Beware Hawkish Catastrophism
The U.S. can afford to feel more secure and less afraid.
Robert Manning counsels against hawkish catastrophism:
Why is the sky always falling in debates about U.S. intervention? Disaster-mongering has tended to pervade U.S. efforts to garner public support for policies since the creation of the Truman Doctrine in 1947, sometimes justifiably. Catastrophism is so often the rationale for government foreign-policy actions that, twinned with American exceptionalism to make the world “be like us,” this mindset seems to have become embedded in U.S. pathology from the Truman era to the present.
Warning that “inaction” will lead to disaster is the default rhetorical move among hawks, and hawks issue these warnings so often because it is usually the only way for them to sell aggressive policies that make no sense for U.S. interests. Because the U.S. often has little or nothing at stake in a given country, hawks that want the U.S. to intervene in that country are compelled to exaggerate the importance of the place and its connection to U.S. interests elsewhere. This is why China hawks exaggerate Taiwan’s importance to the U.S. position in East Asia, and it is why hawkish Atlanticists exaggerate the importance of Ukraine to NATO’s security, and it is why Cold War hawks exaggerated the importance of South Vietnam to the policy of containment itself. It was also why the Bush administration had to exaggerate the supposed threat from Iraq. It was mostly thanks to the most deranged alarmism that the idea of launching an illegal, aggressive war against Iraq found broad support.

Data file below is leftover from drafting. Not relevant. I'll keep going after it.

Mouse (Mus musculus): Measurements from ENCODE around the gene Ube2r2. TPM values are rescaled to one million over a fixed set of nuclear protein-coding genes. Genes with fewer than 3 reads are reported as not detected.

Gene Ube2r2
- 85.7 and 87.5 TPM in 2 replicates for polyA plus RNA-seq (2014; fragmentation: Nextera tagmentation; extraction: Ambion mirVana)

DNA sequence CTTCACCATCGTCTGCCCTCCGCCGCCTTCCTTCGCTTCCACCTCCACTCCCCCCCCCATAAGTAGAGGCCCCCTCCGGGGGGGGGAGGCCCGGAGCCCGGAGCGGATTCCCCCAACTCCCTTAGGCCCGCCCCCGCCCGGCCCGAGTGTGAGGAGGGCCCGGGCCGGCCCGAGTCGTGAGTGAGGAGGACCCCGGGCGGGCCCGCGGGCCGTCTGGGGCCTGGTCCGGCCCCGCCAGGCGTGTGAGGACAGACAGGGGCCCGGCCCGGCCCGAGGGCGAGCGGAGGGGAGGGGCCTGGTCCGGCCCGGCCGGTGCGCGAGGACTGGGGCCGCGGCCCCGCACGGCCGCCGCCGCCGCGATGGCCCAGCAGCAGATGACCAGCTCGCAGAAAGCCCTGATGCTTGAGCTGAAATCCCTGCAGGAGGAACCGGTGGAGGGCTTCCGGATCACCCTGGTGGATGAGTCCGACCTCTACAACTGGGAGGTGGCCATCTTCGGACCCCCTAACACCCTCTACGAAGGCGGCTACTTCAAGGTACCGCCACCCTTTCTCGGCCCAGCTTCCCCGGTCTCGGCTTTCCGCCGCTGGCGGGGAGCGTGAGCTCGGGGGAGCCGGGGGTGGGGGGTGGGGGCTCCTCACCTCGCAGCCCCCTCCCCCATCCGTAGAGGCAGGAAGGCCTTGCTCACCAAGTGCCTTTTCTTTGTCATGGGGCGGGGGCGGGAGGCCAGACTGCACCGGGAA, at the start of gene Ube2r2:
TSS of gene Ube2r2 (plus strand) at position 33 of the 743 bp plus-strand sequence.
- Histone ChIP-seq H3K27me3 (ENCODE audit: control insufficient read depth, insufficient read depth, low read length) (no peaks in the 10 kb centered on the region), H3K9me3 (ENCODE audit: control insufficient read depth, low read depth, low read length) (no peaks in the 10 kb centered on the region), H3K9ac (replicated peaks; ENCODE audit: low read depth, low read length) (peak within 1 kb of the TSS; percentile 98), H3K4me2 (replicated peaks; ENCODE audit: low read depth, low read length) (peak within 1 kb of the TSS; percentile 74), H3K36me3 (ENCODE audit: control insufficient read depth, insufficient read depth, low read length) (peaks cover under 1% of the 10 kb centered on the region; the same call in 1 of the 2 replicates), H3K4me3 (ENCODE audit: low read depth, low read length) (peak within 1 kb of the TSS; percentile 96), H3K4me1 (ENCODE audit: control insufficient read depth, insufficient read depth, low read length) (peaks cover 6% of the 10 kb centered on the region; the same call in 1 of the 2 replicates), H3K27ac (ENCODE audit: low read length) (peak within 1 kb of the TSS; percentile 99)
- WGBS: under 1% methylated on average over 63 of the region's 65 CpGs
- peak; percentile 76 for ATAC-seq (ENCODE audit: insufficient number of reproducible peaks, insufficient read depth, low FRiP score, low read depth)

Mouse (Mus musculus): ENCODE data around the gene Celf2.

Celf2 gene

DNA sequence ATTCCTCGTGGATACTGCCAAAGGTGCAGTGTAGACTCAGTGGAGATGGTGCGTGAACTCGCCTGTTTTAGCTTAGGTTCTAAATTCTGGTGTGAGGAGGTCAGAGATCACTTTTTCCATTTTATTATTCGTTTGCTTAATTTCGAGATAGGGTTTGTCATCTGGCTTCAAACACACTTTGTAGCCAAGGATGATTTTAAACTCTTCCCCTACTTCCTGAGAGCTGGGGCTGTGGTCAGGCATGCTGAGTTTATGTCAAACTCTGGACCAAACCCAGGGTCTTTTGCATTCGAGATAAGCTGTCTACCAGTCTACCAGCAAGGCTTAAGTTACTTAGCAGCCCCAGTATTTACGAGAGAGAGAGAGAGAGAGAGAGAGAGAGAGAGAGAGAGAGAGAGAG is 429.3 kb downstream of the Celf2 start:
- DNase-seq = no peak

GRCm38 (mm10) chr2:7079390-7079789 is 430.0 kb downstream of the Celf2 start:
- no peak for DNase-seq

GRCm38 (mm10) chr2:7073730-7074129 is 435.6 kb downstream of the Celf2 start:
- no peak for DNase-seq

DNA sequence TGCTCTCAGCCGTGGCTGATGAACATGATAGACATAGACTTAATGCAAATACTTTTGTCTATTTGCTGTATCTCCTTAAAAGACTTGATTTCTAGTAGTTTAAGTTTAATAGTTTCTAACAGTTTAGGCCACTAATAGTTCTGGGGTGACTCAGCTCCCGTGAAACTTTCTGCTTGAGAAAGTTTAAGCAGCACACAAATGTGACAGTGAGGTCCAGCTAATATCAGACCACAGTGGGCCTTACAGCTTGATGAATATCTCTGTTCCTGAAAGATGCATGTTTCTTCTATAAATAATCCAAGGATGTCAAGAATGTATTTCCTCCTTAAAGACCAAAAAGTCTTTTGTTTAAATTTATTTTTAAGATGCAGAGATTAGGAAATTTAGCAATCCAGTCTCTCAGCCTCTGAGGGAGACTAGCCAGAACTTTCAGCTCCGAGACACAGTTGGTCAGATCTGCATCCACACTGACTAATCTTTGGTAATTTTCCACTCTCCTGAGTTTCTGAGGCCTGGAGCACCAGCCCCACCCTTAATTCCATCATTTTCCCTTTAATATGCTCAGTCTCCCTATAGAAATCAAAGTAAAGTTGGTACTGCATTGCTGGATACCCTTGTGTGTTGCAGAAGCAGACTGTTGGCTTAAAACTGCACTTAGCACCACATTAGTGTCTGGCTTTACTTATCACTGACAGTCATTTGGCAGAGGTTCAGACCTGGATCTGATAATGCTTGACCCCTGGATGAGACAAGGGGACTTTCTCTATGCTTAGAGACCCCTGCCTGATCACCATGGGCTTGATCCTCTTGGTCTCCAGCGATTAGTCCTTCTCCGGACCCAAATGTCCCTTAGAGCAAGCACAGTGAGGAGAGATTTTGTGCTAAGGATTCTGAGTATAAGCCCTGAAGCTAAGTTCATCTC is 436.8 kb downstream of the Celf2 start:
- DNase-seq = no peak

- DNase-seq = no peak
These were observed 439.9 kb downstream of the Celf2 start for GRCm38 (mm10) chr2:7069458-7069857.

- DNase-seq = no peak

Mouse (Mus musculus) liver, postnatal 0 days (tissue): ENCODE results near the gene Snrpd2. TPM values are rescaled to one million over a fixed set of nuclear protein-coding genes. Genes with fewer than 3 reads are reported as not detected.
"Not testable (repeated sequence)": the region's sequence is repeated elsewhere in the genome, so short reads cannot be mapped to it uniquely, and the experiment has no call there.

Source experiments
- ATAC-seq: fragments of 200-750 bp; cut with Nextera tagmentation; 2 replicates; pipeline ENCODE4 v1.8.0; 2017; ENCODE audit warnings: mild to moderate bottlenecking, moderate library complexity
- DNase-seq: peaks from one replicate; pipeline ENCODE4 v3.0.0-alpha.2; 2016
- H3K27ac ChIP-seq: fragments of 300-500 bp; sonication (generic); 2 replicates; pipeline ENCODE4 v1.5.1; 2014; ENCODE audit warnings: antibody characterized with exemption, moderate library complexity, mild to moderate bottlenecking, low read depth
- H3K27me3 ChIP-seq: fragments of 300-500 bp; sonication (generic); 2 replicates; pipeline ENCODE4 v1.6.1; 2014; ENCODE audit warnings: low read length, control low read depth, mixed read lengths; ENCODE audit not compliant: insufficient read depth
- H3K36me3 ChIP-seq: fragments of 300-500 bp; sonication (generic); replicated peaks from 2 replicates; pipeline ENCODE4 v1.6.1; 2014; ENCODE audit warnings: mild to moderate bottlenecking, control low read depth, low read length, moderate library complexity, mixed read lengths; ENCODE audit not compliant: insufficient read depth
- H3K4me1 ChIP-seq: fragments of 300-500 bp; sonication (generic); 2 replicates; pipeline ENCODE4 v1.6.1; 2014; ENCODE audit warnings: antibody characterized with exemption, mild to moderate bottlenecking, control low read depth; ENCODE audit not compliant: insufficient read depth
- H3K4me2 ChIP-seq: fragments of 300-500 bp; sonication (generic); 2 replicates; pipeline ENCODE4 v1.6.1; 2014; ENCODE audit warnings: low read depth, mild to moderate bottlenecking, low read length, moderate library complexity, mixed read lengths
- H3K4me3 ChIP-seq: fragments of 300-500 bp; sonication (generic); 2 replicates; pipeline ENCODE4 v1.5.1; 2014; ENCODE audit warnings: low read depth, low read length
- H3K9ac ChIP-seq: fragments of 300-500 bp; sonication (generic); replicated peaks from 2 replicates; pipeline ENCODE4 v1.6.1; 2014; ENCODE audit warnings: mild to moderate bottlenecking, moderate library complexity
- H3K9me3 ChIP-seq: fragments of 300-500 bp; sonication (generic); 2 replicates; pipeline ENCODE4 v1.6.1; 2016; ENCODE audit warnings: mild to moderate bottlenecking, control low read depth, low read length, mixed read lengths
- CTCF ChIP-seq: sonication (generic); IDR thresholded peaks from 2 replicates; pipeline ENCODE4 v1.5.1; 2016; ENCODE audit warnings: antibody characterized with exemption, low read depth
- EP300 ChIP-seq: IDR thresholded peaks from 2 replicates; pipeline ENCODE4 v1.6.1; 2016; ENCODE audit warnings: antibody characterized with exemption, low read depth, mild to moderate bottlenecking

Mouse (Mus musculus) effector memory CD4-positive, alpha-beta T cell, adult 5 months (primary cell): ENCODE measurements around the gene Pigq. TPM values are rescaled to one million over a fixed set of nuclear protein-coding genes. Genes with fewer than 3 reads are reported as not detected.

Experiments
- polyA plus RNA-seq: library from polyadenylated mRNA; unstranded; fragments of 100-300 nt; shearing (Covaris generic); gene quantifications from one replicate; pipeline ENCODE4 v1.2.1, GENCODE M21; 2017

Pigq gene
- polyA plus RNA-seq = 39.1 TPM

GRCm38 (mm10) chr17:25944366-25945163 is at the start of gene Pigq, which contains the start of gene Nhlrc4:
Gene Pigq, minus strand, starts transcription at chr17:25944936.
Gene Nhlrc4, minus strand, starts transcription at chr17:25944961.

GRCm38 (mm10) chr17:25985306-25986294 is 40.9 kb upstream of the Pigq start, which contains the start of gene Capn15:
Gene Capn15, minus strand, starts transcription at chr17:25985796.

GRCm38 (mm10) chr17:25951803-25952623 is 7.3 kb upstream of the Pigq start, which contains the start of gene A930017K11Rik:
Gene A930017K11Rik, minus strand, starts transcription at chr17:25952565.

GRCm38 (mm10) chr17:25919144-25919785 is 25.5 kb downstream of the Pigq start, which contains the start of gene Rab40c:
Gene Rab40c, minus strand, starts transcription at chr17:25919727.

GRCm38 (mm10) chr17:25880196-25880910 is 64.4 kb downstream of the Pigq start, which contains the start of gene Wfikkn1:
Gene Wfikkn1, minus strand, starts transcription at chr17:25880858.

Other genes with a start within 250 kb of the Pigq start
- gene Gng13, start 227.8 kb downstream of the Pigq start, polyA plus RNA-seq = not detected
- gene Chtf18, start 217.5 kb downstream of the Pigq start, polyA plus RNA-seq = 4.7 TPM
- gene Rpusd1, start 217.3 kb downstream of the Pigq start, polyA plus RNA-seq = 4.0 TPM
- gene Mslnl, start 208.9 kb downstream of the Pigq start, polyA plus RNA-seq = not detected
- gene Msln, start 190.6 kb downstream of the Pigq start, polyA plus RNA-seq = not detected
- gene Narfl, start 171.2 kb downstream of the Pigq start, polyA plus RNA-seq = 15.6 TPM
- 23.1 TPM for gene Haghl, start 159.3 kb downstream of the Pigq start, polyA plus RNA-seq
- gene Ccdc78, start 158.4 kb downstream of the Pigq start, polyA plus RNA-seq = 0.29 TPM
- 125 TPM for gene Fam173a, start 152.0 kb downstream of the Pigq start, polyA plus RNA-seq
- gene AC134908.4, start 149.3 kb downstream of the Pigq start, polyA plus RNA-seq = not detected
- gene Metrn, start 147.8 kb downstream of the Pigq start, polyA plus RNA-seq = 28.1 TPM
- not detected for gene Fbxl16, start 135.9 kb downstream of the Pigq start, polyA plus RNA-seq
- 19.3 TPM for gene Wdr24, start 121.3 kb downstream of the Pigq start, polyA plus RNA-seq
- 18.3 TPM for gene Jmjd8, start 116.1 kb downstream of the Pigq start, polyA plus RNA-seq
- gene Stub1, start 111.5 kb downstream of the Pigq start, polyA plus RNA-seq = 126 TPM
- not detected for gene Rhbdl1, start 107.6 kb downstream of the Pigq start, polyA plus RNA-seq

In every case, hawks warn that the “costs of inaction” will be too high, and they rig the scale by claiming that “inaction” will lead to unimaginable catastrophe. The scenarios they sketch out don’t hold up well under close scrutiny, and that is why they have to stoke fear to keep people from thinking too carefully about their claims. “But we don’t want the smoking gun to be a mushroom cloud,” Condi Rice said when pressed to offer evidence to back up the administration’s untrue claims about Iraqi weapons programs. The key for advocates of such policies is to cast their recklessness as erring on the side of caution instead of the aggression that it is. At the same time, they minimize the risks of intervention and involvement and then they are the ones that dismiss dangers of escalation as unfounded fearmongering. They can’t or won’t admit that their policies might be courting disaster, and they take it as a given that “inaction” is what invites it.